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Question Victorian — and present-day — society as you examine Charlotte Bronte's well known novel with CliffsNotes on Jane Eyre. what's women's place in society? what's the courting of goals and delusion to fact? what's the foundation of a good marriage? Bronte tackles a majority of these questions and extra during the tale of her heroine Jane Eyre.
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In one instance, Jane relishes the harvest scene during a spell of good weather as she joyfully anticipates her marriage. Later, during her first night on the moor, she says, "Nature seemed to me benign and good; I thought she loved me, outcast as I was. . " (Chapter 28) Despite the author's use of these standard literary devices, however, at no point in the narrative do they encumber the action, which never fails to move along toward its conclusion. From the first to the end, Brontë grips the reader's imagination with her powerful story.
She screams and shakes the door, summoning the servants and her aunt. She begs for pity and forgiveness, but Mrs. Reed insists that Jane stay another hour in the red-room. After they leave, Jane faints. Commentary Here, Jane experiences the first of a series of ghostly visitations which precede important changes in her life. Although she believes that her mother's brother (Mr. Reed) would show kindness if he were still alive, Jane fears the "rushing of wings,' which warns her of an unnatural presence.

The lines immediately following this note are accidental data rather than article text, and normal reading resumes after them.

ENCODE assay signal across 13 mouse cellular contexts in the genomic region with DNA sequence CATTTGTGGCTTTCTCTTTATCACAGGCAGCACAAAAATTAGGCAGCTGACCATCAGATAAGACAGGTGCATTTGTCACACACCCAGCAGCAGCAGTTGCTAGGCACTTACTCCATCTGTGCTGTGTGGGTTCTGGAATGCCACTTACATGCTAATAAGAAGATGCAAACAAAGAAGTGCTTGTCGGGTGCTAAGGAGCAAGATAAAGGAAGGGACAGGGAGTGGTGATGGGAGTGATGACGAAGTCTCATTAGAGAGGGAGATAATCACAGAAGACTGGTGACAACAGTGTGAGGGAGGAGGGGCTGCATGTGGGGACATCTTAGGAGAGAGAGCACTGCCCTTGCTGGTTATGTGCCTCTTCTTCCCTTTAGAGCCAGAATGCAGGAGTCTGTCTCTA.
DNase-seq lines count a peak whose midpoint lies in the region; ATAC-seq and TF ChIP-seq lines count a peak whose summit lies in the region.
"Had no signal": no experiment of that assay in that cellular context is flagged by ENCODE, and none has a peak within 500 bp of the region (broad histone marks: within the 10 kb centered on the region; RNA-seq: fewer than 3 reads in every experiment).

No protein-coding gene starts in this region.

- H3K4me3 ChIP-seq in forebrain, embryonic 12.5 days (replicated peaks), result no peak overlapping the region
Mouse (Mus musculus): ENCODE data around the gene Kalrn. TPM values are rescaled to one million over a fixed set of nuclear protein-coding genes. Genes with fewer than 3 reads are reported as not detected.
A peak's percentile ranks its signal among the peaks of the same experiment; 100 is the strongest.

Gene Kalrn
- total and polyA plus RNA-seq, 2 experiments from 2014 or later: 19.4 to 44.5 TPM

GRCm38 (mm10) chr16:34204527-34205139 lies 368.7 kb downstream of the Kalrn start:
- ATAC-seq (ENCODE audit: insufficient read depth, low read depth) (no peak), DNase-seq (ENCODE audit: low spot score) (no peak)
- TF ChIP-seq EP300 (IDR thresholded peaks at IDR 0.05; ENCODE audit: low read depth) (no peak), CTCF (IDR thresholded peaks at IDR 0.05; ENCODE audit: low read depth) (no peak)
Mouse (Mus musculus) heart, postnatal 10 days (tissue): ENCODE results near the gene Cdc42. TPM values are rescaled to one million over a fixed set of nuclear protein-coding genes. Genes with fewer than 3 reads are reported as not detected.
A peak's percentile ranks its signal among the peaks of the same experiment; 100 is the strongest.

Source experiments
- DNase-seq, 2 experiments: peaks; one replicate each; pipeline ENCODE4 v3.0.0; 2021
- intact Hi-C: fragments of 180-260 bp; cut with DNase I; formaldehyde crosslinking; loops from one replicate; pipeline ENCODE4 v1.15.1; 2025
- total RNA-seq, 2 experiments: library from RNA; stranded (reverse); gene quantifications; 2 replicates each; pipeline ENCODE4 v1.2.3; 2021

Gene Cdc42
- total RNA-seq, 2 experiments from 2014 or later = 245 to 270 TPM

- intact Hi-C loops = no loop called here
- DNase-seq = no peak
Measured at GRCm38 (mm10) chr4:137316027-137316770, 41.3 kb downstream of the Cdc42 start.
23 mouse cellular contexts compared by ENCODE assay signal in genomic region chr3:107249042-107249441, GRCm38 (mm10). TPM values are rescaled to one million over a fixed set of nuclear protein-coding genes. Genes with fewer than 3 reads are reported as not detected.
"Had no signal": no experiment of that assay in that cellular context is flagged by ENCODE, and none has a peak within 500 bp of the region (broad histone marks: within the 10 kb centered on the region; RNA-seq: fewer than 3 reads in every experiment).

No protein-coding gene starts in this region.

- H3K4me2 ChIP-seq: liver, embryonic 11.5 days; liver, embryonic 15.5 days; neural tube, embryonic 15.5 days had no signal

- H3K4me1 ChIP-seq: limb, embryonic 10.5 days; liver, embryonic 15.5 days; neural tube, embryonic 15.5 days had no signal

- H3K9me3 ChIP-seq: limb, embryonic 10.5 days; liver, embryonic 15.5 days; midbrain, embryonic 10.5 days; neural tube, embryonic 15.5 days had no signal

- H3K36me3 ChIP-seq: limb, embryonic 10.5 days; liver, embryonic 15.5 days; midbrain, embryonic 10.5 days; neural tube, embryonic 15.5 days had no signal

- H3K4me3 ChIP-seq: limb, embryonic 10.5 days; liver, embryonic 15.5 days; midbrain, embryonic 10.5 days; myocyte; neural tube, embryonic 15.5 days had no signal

Mr. Brocklehurst, a pious, overbearing minister and treasurer of the institution, agrees with Mrs. Reed that Jane is a sinful child and that she needs the rigors of a Christian boarding school, where part of her tuition will be paid by charitable donations. After Mr. Brocklehurst's departure, Jane feels deeply wronged. She has been humiliated and wrongfully accused of deceit. She confronts her aunt and stands Page 16 Jane's Genealogy Page 17 Rochester's Genealogy Page 18 her ground; she refuses to be intimidated any further by the mean, selfish woman.